Dueling with Republicans on taxes, President Barack Obama is urging the House to pass a tax cut for households earning less than $250,000 a year and drawing a bright line with rival Mitt Romney on a pocketbook issue for voters.
Obama was making campaign stops in Republican-friendly Mansfield and the Democratic stronghold of Akron on Wednesday, rallying voters after a week of low-profile fundraisers and formal speeches in the aftermath of the deadly shooting at a movie theater in Aurora, Colo.
The president looked to reprise the middle-class tax debate as Romney wrapped up a three-country foreign trip and the monthly jobs report loomed on Friday. The House on Wednesday is expected to consider Obama’s plan to extend President George W. Bush’s tax cuts for individuals earning less than $200,000 and couples making less than $250,000, along with a Republican proposal to extend the tax cuts for everyone.
Taxes have become a defining issue in the presidential race, and the outcome of the tax debate isn’t expected to be decided until after November. With less than 100 days before the election, the campaign remains tight, with both campaigns trying to pump up their core supporters while competing for a narrow slice of undecided voters in about eight states that could tip the election.
Obama’s campaign released a new ad Tuesday focused on taxes and the deficit, calling Romney’s approach a way to provide a “new $250,000 tax cut for millionaires.” The ad said Romney’s approach on tax cuts, coupled with increased military spending, would add “trillions to the deficit.”
“To cut the deficit we need everyone to pay their fair share,” Obama said in the ad’s tag line, looking into the camera. The spot was airing in Colorado, Iowa, New Hampshire, Nevada, Ohio and Florida, part of what detailed advertising records show is a heavy investment in the range of $30 million during August.
Romney campaign spokesman Ryan Williams called it a “ridiculous ad coming from a president who shattered his pledge to cut the deficit in half by the end of his first term.”
Obama has repeatedly pressed for the one-year tax extension, arguing that it would provide relief for families and certainty for businesses wary of hiring workers at a time of concerns over the global economy. The White House says it would provide an average of $1,600 a year in tax cuts for more than 100 million families.
Republicans say allowing taxes to rise on higher earners will hurt business owners who create jobs. The Senate approved a Democratic bill based on Obama’s proposal, but the measure stands no chance in the Republican-led House. Romney has proposed cutting taxes for everyone, including the wealthy, and making the Bush tax cuts permanent.
The issue has created both a policy and personal tug of war, with Democrats calling on Romney to release more of his income tax returns. Romney, who would be among the nation’s wealthiest presidents if elected, has released just one year of personal income tax returns and promised to release a second but no more.
Home from meetings with foreign leaders in Britain, Israel and Poland, Romney released a new television commercial designed to introduce him to voters in battleground states who know little or nothing about his personal background.
In the ad, Romney speaks of his years in private business, in government and as the head of the Olympic Games in Salt Lake City a decade ago, saying, “I want to use those experiences to help Americans have a better future.” It followed weeks of efforts by Obama’s team to define Romney as a wealthy financier whose private equity firm benefited at the expense of workers.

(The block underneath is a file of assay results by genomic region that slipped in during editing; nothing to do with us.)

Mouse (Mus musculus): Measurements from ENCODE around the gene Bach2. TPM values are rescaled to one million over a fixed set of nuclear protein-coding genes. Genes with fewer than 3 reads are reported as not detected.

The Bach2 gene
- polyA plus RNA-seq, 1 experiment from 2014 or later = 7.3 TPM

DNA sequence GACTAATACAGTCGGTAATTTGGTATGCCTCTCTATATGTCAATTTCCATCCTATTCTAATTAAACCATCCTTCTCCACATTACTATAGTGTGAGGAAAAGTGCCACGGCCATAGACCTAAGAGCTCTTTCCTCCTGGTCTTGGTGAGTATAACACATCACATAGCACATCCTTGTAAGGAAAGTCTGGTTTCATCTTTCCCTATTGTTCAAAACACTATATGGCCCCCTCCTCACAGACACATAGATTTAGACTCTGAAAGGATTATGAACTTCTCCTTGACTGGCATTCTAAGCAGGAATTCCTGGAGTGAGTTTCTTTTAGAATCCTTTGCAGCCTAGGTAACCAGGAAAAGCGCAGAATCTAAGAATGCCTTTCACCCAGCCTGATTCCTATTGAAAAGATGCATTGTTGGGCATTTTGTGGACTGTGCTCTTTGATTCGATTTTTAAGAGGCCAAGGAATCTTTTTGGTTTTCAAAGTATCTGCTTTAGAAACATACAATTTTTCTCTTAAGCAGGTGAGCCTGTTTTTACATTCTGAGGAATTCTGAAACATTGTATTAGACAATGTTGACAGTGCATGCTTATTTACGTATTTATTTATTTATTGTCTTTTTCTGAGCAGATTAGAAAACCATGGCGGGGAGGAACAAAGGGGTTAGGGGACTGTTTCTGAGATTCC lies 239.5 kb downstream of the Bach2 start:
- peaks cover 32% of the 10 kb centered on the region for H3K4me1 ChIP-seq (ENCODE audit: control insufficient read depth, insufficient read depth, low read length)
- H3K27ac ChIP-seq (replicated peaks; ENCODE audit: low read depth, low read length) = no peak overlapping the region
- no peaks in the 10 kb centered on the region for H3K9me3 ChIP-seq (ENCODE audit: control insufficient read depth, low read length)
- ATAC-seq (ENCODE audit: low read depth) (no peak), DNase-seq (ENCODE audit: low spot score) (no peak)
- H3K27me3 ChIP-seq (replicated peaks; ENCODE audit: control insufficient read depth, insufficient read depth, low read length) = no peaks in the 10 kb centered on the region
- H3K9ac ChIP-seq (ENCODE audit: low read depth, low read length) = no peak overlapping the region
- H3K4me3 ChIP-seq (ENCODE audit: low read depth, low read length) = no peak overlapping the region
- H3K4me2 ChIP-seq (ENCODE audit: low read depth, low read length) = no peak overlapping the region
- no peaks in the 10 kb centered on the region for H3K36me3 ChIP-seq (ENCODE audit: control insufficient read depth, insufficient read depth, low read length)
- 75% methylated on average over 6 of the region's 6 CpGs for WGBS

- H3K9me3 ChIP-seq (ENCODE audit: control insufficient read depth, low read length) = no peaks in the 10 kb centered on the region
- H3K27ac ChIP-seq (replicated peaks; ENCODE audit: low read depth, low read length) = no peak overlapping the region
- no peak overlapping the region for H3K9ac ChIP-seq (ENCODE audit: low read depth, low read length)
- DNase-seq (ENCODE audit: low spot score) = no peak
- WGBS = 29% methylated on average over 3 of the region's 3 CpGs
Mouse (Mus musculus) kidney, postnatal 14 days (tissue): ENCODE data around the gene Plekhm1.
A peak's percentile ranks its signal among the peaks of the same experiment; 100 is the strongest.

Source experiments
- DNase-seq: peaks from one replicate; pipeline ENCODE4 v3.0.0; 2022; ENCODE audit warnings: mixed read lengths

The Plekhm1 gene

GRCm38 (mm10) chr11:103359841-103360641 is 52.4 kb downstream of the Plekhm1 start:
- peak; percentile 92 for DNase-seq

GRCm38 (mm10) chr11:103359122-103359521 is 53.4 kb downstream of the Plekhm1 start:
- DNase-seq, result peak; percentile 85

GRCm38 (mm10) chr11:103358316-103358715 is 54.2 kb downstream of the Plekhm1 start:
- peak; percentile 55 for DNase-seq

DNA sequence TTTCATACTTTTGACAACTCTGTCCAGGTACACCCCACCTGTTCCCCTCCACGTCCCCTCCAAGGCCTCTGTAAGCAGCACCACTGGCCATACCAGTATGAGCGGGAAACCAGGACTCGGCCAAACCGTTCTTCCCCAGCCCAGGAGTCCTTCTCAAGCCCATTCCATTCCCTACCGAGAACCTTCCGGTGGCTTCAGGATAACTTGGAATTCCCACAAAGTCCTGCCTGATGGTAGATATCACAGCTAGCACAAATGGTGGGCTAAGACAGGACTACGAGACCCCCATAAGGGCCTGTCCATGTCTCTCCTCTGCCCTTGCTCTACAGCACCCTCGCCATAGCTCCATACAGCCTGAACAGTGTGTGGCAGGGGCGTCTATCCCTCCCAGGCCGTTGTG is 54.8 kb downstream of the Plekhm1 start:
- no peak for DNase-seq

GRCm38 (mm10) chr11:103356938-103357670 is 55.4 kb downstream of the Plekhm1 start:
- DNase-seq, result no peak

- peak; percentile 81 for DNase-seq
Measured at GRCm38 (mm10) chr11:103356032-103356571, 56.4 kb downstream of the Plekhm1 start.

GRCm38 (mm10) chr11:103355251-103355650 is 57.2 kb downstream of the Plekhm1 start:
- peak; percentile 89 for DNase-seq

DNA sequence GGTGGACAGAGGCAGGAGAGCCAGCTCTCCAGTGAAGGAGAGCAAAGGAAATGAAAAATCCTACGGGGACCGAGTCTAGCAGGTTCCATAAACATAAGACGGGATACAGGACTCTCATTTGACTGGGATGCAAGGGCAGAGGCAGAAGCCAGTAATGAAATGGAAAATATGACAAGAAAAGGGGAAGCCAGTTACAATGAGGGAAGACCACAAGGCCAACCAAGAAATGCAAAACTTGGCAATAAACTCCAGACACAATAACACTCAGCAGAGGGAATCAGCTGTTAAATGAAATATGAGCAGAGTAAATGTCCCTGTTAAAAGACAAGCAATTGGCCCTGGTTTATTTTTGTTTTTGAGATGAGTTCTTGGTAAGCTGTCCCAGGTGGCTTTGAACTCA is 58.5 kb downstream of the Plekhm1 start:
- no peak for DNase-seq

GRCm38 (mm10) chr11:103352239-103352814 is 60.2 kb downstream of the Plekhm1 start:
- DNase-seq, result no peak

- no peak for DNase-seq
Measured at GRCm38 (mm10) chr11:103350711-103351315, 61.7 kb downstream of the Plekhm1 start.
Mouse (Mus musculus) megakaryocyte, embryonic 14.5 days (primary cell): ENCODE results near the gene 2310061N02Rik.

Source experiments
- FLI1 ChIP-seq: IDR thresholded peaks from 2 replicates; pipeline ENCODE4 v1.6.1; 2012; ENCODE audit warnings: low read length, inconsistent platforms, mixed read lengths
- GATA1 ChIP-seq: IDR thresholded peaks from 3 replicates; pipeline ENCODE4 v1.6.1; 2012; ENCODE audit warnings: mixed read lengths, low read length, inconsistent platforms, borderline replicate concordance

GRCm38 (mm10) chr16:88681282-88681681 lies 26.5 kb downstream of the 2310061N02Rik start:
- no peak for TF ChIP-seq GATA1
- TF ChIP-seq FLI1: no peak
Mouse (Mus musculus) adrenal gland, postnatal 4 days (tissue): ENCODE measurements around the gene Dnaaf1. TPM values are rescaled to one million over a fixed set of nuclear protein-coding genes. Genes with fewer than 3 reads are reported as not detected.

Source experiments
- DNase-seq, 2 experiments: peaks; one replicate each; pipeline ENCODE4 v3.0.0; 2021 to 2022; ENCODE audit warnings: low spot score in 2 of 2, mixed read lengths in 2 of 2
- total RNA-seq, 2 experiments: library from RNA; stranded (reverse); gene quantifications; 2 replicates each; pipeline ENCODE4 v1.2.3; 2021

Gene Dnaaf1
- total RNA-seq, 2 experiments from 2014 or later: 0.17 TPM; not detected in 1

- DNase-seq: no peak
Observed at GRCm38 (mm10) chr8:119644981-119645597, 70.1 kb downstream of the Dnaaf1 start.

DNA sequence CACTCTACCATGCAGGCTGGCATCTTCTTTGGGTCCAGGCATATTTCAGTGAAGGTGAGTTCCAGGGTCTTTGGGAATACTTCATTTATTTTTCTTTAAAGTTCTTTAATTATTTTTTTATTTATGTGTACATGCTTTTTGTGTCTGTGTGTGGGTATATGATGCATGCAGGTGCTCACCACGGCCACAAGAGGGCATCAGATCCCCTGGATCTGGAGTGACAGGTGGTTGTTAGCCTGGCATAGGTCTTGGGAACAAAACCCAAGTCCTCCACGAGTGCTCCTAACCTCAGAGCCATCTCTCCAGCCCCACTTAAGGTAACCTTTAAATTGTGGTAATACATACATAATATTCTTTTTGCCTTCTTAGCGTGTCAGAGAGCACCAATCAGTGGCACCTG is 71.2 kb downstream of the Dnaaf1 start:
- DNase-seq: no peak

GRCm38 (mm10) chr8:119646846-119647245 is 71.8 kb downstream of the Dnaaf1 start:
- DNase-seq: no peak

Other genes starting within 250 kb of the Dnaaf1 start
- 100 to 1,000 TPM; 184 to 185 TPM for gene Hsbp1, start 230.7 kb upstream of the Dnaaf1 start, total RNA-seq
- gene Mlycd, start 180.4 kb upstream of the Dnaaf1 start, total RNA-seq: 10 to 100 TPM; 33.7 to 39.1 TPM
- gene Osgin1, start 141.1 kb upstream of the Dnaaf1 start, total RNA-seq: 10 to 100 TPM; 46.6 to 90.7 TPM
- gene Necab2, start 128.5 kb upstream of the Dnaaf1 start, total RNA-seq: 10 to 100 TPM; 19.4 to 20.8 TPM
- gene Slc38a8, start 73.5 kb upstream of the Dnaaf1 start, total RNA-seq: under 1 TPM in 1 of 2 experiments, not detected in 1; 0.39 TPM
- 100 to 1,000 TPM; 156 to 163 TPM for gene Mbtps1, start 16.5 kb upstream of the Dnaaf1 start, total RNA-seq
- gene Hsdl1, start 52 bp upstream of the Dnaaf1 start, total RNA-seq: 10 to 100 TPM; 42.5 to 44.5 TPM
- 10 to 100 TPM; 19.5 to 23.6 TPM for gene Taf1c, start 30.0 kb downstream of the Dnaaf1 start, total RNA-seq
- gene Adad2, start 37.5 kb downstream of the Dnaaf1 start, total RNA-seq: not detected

Romney was spending Wednesday in private meetings at the campaign’s Boston headquarters as speculation swirls about the selection of his running mate. The campaign is preparing to ramp up his public schedule in the weeks leading up to the Republican National Convention in Tampa, Fla., at the end of August.
Obama’s ninth trip of the year to Ohio was taking him to Mansfield, home to many small auto suppliers and manufacturers, and Akron, the nation’s longtime tire and rubber capital. Obama carried Ohio in 2008 with 52 percent.
Richland County, where Mansfield is located, has been fertile territory for Republican presidential campaigns going back to Ronald Reagan, and John McCain beat Obama in the county by a wide margin in 2008. But Obama’s team views the region north of Columbus as open to his record on taxes and manufacturing, helped by Obama’s rescue of automakers General Motors and Chrysler in 2009. General Motors posted record profits last year.
The Romney campaign on Wednesday released a TV ad attacking Obama’s support for the auto industry bailout. The ad highlights an Ohio General Motors dealer who was forced to close in 2009, and blames the Obama administration for dealership closures across the state.
The auto bailout was enacted by President George W. Bush in 2008 and continued under the Obama administration. Romney previously argued that the nation’s auto companies should be left to go through bankruptcy without government assistance.
Ahead of Obama’s arrival, Sen. Rob Portman, R-Ohio, a potential vice presidential pick for Romney, said the president’s budget plan threatened the C-27J cargo aircraft and hundreds of Air National Guard jobs based at the Mansfield airport, where Obama was landing.
The Pentagon budget proposal has called for a cut of about 5,000 from the Air National Guard as well as 134 aircraft, including four C27-J aircraft based in Mansfield. The Pentagon plan has met stiff resistance from the nation’s governors and members of Congress.
White House spokesman Josh Earnest said Obama is “committed to working with the Department of Defense to find a mission for Mansfield Lahm Air National Guard Base.”
Associated Press writer Steve Peoples contributed to this report.
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